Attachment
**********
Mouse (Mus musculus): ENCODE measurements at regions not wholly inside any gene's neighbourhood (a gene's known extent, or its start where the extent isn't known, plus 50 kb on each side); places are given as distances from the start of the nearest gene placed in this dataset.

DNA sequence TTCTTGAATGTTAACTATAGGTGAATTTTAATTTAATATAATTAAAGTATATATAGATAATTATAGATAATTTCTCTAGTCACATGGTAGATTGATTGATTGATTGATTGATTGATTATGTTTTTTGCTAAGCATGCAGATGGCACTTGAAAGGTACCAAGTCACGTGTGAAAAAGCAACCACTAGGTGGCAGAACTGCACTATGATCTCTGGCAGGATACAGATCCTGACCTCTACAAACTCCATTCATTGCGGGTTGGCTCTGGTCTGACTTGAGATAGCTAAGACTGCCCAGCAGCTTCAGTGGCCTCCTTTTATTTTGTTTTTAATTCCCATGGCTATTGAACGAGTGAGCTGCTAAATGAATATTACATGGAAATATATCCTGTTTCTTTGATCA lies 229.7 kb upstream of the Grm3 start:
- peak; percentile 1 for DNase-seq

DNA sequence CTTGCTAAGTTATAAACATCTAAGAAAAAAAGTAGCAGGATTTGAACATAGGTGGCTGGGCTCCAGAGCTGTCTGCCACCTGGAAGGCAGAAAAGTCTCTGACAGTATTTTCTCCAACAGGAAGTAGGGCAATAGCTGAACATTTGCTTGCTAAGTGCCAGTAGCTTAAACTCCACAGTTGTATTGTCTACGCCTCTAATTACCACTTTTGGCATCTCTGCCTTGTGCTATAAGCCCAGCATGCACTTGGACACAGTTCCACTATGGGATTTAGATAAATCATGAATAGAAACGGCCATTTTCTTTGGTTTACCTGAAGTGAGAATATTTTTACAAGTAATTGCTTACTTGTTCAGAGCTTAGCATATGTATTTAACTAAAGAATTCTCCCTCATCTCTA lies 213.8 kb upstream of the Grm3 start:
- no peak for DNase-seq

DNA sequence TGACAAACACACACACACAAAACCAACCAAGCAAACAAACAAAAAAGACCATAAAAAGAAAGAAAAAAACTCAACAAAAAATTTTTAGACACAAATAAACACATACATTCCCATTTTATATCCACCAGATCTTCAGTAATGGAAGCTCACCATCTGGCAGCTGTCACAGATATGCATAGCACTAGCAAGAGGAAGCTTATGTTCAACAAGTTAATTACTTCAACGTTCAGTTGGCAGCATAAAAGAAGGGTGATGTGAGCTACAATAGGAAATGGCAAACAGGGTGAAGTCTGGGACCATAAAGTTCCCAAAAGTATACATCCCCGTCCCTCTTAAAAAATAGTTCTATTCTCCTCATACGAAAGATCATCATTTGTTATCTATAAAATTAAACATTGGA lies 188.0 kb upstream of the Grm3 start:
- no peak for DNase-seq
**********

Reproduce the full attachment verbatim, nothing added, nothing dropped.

Mouse (Mus musculus): ENCODE measurements at regions not wholly inside any gene's neighbourhood (a gene's known extent, or its start where the extent isn't known, plus 50 kb on each side); places are given as distances from the start of the nearest gene placed in this dataset.

DNA sequence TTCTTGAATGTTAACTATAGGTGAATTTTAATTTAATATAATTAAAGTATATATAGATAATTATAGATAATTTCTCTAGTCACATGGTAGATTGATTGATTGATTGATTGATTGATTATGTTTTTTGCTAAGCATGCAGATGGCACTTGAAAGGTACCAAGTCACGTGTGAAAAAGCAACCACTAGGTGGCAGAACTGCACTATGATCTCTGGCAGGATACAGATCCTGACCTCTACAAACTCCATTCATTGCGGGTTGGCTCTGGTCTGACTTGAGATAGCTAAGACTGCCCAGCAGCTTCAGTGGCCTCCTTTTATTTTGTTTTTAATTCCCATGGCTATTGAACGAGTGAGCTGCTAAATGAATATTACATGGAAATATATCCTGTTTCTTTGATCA lies 229.7 kb upstream of the Grm3 start:
- peak; percentile 1 for DNase-seq

DNA sequence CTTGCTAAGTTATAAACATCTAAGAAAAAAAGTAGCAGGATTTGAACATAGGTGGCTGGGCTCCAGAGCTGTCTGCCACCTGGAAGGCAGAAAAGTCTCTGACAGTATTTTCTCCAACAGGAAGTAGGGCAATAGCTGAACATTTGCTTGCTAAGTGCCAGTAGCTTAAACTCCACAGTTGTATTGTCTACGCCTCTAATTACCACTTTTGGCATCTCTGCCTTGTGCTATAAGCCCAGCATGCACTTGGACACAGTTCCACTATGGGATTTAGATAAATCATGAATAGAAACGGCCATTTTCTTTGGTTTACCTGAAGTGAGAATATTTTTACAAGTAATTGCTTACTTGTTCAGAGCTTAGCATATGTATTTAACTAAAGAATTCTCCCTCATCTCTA lies 213.8 kb upstream of the Grm3 start:
- no peak for DNase-seq

DNA sequence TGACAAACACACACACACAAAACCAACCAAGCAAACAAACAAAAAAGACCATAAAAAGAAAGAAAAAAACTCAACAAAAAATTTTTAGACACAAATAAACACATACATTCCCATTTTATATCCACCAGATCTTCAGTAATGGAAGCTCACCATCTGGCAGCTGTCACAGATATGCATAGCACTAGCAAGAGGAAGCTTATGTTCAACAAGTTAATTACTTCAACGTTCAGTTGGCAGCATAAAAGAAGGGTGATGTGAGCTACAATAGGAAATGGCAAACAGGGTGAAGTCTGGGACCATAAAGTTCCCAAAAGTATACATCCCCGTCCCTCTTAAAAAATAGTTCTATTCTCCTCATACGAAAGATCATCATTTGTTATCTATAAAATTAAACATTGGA lies 188.0 kb upstream of the Grm3 start:
- no peak for DNase-seq